Raul Carrillo, Reconstructing the Algebra of Race and Rights, L. & Pol. Econ. (Feb. 18, 2021). Introduction below:
In The Alchemy of Race and Rights, Patricia Williams critiques capitalism for narrowing our demands on the state to monetizable claims, arguing the “purchasing of our liberties; the peonage of our citizenship” situates us in eternal stasis. If “…a change on one side of the equation is always balanced by the algebraically obligatory change on the other” then “[m]oney reflects law and law reflects money, unattached to notions of shared humanity.” For advocates demanding direct deployment of public money, (via a right to guaranteed income, for example), a rigid conception of public finance is a trap.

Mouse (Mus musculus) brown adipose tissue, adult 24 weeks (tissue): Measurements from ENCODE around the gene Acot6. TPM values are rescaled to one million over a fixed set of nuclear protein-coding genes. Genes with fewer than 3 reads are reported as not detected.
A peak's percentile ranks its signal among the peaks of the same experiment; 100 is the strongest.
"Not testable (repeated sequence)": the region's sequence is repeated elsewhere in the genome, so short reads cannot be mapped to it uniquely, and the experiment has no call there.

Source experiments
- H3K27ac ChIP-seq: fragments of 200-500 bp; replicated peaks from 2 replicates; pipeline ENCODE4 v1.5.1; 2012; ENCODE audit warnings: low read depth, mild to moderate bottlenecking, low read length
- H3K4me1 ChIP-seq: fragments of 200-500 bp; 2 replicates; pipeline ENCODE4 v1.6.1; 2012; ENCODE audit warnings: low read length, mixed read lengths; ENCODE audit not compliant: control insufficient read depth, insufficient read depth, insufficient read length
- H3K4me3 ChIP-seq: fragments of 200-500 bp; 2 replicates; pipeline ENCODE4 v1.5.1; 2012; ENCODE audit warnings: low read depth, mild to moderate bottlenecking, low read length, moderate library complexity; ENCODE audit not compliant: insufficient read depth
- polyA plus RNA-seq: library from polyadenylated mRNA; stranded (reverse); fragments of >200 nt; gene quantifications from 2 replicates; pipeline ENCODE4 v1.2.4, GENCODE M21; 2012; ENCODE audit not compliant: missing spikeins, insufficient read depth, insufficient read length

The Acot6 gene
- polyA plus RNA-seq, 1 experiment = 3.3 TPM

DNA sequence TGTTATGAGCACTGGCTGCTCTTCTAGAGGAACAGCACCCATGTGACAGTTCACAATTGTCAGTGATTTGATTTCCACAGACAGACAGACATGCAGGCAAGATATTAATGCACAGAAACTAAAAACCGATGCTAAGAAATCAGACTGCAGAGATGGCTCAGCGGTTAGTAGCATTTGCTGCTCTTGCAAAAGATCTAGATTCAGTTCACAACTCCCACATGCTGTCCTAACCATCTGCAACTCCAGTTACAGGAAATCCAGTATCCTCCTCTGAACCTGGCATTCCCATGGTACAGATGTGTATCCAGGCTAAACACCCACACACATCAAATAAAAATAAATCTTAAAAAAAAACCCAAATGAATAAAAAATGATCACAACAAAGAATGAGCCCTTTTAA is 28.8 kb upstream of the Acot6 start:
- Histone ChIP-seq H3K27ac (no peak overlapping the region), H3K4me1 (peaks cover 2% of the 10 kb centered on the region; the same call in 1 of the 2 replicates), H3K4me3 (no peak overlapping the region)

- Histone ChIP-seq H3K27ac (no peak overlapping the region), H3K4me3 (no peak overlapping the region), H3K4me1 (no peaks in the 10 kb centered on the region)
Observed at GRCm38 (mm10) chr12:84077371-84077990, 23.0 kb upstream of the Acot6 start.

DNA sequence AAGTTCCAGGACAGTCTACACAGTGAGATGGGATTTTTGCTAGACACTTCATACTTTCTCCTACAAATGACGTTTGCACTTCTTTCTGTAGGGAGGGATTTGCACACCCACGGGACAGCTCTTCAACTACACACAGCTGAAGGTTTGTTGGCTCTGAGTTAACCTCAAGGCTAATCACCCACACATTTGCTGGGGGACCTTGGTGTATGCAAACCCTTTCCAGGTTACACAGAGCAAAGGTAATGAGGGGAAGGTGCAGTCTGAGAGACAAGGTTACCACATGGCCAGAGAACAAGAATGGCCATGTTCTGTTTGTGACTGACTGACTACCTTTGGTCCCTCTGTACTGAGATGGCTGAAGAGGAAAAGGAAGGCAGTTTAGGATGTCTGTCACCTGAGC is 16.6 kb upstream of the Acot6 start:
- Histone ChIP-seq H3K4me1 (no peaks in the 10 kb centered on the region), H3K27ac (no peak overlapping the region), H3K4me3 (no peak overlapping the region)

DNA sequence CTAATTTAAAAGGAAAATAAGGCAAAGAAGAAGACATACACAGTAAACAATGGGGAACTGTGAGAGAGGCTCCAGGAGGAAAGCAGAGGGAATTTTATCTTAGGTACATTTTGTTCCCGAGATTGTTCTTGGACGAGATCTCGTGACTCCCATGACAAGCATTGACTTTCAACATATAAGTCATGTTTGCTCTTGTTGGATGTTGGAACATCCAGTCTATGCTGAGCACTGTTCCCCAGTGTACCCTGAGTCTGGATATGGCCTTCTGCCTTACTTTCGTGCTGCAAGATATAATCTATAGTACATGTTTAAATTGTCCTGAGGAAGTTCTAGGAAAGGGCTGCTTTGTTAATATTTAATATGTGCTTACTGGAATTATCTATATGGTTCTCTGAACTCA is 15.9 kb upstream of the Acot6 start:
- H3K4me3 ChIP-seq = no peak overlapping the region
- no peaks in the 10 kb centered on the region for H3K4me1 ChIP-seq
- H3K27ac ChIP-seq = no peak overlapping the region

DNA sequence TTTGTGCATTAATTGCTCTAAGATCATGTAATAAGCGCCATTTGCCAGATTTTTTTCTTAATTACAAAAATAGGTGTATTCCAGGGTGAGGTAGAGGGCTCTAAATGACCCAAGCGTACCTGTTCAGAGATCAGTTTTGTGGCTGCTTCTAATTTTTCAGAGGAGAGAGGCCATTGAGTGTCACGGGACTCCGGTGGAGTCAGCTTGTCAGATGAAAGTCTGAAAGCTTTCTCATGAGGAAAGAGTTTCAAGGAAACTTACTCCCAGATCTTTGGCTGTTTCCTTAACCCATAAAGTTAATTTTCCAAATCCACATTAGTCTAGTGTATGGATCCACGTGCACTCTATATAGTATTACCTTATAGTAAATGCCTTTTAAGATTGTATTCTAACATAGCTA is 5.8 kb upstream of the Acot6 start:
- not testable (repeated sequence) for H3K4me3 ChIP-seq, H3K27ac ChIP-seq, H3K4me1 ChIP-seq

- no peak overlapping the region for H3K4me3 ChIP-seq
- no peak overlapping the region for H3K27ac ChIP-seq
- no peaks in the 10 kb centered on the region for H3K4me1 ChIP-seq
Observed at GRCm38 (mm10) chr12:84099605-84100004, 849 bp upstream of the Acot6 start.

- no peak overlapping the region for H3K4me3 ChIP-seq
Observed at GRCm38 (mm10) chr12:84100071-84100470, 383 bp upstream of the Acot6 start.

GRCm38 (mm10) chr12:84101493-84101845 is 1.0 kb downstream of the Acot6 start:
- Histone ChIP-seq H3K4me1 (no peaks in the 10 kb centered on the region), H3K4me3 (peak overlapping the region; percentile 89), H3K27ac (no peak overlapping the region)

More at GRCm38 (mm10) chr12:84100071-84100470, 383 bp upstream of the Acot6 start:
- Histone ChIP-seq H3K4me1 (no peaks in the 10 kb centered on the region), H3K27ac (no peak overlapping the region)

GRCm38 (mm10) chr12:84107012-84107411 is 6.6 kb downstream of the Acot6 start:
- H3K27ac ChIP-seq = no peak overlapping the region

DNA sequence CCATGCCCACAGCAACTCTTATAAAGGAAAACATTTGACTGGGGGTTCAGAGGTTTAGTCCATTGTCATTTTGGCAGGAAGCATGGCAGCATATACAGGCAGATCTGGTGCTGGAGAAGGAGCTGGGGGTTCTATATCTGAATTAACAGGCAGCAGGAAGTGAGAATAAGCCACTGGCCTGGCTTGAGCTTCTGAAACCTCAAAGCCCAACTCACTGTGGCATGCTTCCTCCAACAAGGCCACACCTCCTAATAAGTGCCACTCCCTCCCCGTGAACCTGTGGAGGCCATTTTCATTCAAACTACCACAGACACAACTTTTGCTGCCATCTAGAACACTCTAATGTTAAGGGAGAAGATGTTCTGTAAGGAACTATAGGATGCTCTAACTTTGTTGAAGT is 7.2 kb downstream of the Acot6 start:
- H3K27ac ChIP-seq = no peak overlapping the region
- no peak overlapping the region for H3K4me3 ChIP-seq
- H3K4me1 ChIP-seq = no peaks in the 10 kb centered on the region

Critical legal scholars persuasively argue rights are abstract, unstable, and indeterminate. But these qualities are not generated merely by courts: indeed, issues of justiciability are downstream from the broader public law of collective governance and monetary design, which shapes our understanding of each other as economic agents and units, and the form and function of rights demands in the first place.